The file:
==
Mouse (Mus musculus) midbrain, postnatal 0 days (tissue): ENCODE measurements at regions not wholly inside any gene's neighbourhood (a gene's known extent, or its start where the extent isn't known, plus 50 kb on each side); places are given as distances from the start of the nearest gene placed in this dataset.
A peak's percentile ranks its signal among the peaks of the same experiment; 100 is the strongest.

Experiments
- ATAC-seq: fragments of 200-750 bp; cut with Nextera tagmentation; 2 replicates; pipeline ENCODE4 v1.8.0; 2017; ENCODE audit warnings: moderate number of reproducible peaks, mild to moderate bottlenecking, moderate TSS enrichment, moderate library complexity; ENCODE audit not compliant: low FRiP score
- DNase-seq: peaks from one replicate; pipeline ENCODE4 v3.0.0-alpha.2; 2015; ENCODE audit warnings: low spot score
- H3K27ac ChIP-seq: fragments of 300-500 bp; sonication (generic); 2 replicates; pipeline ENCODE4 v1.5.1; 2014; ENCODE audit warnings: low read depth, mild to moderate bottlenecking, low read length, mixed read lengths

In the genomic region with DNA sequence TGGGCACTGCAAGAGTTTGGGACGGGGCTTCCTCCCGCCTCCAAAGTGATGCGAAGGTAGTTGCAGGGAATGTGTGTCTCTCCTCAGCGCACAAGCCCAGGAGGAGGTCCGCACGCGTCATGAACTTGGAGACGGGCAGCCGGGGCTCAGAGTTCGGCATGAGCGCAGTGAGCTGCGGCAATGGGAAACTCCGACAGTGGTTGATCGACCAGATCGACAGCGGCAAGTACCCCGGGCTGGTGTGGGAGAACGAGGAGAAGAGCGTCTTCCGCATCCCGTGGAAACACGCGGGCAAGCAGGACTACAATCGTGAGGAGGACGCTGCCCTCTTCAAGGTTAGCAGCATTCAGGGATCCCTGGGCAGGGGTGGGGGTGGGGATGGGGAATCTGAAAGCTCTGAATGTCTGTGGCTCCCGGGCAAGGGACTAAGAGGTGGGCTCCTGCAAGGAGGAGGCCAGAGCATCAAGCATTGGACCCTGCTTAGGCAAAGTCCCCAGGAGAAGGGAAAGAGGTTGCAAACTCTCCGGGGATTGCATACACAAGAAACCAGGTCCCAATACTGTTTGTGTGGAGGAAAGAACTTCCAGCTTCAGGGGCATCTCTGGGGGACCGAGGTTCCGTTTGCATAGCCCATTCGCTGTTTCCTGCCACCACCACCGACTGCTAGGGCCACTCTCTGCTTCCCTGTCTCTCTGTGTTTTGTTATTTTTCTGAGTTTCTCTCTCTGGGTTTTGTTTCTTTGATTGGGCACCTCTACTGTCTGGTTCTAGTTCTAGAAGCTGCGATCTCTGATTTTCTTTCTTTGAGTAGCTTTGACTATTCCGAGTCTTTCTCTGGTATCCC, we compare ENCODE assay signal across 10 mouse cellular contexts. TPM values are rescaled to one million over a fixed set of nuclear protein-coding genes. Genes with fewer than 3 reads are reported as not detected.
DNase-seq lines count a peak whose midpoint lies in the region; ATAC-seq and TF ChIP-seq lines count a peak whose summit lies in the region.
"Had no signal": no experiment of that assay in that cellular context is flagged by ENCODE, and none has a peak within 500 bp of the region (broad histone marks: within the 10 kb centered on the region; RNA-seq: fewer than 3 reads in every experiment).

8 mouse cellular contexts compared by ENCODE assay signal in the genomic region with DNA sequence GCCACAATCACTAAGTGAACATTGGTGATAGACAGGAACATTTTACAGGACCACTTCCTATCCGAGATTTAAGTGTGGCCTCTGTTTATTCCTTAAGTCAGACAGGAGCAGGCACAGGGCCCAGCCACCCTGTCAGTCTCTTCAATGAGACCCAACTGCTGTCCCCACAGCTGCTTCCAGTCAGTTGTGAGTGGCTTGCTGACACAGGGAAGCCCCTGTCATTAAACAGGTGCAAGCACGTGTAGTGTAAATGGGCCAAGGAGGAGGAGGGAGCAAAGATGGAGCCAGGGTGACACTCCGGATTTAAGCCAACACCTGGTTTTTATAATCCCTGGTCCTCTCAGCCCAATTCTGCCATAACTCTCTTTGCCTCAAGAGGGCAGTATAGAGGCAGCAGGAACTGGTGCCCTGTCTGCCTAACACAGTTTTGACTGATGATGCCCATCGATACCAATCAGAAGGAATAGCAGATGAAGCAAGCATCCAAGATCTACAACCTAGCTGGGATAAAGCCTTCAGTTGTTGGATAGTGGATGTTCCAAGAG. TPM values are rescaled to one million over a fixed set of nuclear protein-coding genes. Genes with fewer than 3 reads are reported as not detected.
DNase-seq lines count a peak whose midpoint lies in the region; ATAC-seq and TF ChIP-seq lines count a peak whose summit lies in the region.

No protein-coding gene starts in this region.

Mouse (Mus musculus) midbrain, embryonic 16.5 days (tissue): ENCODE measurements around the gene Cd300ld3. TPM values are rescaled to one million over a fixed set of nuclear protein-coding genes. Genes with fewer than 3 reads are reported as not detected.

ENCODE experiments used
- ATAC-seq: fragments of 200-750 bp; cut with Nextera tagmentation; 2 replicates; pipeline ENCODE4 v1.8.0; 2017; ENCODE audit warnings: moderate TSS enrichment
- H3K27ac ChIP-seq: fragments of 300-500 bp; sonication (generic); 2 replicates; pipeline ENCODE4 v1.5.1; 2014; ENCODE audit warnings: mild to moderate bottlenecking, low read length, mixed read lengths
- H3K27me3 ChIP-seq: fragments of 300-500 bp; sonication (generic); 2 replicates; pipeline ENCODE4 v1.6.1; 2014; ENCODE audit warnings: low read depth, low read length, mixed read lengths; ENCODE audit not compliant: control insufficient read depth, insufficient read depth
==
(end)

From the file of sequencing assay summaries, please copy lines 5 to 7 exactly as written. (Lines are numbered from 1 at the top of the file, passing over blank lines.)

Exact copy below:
- DNase-seq: peaks from one replicate; pipeline ENCODE4 v3.0.0-alpha.2; 2015; ENCODE audit warnings: low spot score
- H3K27ac ChIP-seq: fragments of 300-500 bp; sonication (generic); 2 replicates; pipeline ENCODE4 v1.5.1; 2014; ENCODE audit warnings: low read depth, mild to moderate bottlenecking, low read length, mixed read lengths

In the genomic region with DNA sequence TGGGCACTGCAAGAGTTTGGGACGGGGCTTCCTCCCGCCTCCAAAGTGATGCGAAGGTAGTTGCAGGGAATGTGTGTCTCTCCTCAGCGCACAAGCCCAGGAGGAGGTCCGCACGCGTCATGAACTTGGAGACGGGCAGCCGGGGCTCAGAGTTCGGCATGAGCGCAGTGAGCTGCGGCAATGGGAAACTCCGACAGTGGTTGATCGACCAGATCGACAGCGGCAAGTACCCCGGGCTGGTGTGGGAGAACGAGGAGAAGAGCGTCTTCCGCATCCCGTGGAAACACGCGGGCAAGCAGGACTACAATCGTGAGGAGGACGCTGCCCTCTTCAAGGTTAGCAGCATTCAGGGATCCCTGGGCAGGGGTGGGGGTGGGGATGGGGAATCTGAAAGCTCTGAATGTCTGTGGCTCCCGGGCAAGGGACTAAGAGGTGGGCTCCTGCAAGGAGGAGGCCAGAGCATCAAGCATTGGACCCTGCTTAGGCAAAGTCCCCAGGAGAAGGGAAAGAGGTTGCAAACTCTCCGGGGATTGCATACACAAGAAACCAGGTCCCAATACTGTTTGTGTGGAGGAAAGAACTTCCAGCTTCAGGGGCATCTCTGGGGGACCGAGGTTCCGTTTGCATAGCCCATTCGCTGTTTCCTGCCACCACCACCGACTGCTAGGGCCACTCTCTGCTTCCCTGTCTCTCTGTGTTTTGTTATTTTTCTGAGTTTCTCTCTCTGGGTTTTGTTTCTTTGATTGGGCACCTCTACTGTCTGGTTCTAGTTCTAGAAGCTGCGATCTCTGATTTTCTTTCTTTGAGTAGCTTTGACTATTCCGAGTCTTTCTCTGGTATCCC, we compare ENCODE assay signal across 10 mouse cellular contexts. TPM values are rescaled to one million over a fixed set of nuclear protein-coding genes. Genes with fewer than 3 reads are reported as not detected.